The principal of W.T. Jackson Elementary School in Buckhead said she is doing her best to keep calm for the faculty and students after the Dec. 14 massacre of 20 children and six adults in Newtown, Conn.
“It has almost been all-consuming,” she said. “It’s a heavy feeling of responsibility. People are basically trusting us with 900-and-some-odd children. That’s a big responsibility and it weighs heavily.”
Reich said parents have stopped by to ask how she is going to “handle this.”
She said she currently keeps most of her feelings inside, in an effort to maintain as much normalcy as possible at the school.
“You think, ‘What would I do? If I was standing here, would I have the courage to do this?’” Reich said. “The natural instinct is to protect.”
She said she felt general apprehension and anxiety from the school population the week after the tragedy.
“Fortunately, we have a comprehensive safety plan, which includes a typical fire drill and intruder kinds of drills,” she said. “Everyone obviously is now reexamining it and looking back to say, ‘What if it happened here?’ … We heightened everyone’s awareness, revisited the plan and tightened up all of our monitoring in terms of double checking before buzzing someone in.”
Schools throughout Atlanta are re-checking safety plans, including all Fulton County Schools, where the school police has an additional presence in elementary schools, and now has a 24-7 emergency communication system.
“We certainly try to share the message that safety is everyone’s responsibility, from the principal to the custodian, and from the teacher to the parent – everyone can have an impact on student safety,” said district Director of Safety and Security Mark Muma.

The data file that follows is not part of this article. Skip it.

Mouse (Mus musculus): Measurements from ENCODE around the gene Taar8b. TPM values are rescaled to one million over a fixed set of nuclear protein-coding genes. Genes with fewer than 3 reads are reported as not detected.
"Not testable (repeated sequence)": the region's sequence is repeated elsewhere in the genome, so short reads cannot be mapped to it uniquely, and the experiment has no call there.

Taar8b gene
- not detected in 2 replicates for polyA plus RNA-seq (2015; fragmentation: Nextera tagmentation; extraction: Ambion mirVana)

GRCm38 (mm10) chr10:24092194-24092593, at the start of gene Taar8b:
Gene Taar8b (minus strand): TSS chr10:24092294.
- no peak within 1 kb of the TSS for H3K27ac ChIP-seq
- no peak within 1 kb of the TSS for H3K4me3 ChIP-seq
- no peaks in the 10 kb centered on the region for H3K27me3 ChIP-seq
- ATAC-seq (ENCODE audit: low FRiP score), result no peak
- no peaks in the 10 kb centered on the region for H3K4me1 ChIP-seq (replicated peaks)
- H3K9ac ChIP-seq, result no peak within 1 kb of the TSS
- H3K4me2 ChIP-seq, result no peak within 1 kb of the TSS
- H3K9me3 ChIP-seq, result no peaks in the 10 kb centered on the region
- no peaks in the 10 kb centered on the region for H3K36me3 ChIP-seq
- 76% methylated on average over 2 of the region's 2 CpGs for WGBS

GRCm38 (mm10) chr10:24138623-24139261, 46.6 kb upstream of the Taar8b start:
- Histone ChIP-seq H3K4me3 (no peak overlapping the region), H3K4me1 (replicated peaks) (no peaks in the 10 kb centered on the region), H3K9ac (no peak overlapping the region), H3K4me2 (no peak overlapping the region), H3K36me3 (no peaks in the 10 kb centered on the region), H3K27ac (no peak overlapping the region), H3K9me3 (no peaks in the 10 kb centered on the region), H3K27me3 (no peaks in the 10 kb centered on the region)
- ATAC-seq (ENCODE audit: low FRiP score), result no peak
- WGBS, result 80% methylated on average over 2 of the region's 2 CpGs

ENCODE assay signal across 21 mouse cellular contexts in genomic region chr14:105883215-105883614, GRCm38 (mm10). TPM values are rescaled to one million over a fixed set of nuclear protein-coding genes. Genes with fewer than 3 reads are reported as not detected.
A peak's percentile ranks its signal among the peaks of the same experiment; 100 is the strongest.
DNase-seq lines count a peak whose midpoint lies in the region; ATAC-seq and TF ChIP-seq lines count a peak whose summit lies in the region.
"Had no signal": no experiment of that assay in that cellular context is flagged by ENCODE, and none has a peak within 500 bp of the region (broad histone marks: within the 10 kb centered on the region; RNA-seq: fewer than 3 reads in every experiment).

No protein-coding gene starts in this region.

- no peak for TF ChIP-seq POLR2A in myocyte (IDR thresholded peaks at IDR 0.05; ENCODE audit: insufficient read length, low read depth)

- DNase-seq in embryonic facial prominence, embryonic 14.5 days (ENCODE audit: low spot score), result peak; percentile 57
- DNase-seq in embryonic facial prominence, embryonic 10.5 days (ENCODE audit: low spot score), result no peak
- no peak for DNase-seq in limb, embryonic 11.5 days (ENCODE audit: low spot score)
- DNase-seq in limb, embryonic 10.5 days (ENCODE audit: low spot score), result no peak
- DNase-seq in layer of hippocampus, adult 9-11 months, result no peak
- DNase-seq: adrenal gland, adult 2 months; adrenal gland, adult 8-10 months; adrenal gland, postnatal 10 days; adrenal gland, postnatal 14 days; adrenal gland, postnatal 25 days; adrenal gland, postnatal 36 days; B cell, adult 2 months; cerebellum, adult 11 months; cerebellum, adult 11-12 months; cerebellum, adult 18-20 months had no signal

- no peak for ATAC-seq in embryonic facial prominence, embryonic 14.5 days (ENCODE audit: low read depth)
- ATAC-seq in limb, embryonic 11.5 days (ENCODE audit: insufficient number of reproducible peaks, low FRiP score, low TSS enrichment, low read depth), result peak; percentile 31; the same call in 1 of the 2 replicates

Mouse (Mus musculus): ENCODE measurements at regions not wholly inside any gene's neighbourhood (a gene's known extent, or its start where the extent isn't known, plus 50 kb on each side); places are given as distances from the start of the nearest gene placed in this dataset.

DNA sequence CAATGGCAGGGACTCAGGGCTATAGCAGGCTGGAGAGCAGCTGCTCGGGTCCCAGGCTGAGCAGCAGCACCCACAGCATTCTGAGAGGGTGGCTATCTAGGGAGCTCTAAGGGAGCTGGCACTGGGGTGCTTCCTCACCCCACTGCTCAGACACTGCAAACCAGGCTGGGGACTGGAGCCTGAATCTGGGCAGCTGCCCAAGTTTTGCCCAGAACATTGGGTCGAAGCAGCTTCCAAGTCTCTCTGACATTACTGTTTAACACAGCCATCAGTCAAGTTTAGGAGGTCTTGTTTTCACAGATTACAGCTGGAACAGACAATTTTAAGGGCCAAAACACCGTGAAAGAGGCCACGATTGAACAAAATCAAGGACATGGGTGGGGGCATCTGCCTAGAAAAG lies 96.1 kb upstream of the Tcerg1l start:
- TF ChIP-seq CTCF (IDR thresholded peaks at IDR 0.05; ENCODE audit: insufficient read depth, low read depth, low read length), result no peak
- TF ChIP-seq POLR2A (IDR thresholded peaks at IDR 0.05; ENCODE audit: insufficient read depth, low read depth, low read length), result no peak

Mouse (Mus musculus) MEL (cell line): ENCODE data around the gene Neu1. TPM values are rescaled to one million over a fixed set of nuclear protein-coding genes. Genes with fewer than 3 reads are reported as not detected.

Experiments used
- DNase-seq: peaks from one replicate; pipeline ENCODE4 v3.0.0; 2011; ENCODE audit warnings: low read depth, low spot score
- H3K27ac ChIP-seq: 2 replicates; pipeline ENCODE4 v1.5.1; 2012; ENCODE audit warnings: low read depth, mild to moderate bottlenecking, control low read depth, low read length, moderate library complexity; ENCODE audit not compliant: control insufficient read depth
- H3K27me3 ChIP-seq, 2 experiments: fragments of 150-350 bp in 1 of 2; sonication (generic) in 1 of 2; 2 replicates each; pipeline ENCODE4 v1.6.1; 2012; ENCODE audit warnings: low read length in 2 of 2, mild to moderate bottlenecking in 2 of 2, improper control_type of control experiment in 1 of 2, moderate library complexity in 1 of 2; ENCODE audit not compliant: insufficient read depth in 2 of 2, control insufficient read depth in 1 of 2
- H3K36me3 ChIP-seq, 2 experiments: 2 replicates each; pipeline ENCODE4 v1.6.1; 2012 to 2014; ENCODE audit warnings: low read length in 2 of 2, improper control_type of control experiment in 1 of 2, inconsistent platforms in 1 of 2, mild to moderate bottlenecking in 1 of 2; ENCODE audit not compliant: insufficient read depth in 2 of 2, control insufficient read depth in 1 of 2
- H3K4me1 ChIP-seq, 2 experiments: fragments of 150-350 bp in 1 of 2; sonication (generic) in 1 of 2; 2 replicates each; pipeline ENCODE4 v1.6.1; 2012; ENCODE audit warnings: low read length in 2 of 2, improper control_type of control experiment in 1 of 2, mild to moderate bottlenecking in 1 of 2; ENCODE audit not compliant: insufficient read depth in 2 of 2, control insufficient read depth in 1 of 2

Muma said his staff works in conjunction with Chris Matthews, the district’s executive director of counseling, psychological and social work services.
Matthews said information was sent to parents and teachers the weekend after the tragedy.
“We included things to look for and simple phrases to show support and stay away from while helping the kids to process the information,” he said.
Tips given to parents include observing the child’s emotional state, making time to talk, being honest, reviewing safety procedures and limiting access to media coverage of the devastating aftermath.
Although Matthews said there was not yet a clear assessment regarding elementary children’s responses to the tragedy, he said all schools have CARE Response and Recovery team responders.
“Any student within a classroom showing a typical response, such as preoccupation, wanting to talk about it consistently, has lots of questions, or showing anxiety and worry, … they’re referred to CARE team responders,” he said. “They meet with individuals or in small groups.”
Matthews said if the child needs further emotional support to alleviate fears, parents are notified and they will provide community base counseling.
Reich told her staff to only talk about the tragedy if children bring it up, she said.
“It’s been very minimal. Most of our families had the weekend to talk it over,” Reich said. “We don’t want major discussions about it. … There is a natural fear factor, but almost more of a, ‘What is the world coming to?’ kind of thing. … It is such horrendous thing to happen in elementary school it’s almost unfathomable."